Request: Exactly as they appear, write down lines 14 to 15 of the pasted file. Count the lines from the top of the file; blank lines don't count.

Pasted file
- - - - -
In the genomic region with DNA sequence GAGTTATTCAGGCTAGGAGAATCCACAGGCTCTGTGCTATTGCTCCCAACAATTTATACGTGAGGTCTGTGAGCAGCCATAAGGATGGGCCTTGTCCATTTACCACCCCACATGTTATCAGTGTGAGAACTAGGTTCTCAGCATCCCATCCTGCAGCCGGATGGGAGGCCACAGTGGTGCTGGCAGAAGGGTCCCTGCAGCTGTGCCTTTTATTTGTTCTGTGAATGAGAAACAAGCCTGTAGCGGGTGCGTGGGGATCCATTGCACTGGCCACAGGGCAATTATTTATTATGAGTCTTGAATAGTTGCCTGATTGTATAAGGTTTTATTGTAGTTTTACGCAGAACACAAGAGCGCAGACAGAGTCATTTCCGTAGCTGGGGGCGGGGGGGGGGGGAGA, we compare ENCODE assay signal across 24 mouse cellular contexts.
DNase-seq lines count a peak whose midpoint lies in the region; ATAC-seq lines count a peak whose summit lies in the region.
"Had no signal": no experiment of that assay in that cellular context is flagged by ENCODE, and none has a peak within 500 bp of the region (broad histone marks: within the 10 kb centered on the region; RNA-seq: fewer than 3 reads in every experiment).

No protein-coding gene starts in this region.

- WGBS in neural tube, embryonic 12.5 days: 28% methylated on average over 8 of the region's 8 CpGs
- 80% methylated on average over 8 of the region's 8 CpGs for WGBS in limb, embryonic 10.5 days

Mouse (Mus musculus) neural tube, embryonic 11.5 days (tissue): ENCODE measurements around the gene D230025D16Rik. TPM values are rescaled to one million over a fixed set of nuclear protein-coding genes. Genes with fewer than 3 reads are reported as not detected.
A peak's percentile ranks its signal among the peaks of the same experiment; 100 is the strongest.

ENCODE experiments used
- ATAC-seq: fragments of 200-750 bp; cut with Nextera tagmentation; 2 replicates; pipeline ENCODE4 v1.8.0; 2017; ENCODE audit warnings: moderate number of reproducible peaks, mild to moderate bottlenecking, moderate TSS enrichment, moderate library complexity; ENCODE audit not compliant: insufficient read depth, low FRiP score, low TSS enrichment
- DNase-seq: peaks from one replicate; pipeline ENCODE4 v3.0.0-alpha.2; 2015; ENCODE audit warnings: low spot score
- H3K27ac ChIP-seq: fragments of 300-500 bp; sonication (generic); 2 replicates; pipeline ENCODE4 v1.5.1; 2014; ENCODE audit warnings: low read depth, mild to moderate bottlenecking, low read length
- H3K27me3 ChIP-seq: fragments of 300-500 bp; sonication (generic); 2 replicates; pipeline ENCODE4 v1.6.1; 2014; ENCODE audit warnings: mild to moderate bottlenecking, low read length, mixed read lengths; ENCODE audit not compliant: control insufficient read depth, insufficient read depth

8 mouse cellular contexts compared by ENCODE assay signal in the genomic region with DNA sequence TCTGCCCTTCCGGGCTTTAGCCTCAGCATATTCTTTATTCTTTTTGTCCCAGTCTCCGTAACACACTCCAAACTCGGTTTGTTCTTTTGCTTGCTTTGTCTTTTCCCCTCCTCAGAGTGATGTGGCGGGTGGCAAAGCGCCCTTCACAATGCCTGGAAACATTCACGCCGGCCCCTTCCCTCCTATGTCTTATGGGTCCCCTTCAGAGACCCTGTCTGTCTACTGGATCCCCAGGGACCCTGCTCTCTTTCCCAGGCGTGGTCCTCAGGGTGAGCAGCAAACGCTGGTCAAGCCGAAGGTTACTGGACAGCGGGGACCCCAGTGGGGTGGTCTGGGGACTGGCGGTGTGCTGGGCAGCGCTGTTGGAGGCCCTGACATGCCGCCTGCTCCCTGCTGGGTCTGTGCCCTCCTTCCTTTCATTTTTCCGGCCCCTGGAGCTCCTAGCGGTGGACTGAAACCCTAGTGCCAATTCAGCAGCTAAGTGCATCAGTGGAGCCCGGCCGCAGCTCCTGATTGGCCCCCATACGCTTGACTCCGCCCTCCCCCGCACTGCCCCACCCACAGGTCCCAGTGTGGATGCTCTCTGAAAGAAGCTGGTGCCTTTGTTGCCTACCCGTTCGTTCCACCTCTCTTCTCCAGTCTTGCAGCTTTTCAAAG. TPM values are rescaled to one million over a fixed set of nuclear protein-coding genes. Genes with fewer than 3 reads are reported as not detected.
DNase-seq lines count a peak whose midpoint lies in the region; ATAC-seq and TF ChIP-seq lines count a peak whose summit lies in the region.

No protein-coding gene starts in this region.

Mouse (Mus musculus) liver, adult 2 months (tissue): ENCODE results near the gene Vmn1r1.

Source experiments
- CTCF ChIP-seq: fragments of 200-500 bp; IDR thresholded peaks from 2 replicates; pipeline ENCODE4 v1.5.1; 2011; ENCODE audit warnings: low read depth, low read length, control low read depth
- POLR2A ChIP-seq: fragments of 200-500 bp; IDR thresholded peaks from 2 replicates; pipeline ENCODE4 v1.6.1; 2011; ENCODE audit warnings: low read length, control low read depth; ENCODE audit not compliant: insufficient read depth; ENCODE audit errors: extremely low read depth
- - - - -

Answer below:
8 mouse cellular contexts compared by ENCODE assay signal in the genomic region with DNA sequence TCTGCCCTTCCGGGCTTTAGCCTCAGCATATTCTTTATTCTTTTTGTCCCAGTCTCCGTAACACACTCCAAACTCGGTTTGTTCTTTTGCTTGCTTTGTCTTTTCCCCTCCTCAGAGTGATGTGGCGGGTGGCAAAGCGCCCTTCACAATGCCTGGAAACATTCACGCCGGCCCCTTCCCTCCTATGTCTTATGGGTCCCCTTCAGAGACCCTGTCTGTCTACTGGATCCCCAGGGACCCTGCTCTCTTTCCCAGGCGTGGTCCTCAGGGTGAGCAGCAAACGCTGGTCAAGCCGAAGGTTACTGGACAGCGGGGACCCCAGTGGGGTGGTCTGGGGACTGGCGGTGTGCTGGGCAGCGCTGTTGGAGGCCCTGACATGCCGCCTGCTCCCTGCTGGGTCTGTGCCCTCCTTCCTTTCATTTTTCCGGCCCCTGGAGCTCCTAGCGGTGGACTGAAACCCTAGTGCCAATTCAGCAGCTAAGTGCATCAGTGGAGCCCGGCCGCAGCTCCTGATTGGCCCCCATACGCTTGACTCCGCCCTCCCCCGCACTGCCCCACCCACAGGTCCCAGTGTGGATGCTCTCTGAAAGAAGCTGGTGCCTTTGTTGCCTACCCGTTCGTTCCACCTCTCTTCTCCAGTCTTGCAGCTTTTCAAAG. TPM values are rescaled to one million over a fixed set of nuclear protein-coding genes. Genes with fewer than 3 reads are reported as not detected.
DNase-seq lines count a peak whose midpoint lies in the region; ATAC-seq and TF ChIP-seq lines count a peak whose summit lies in the region.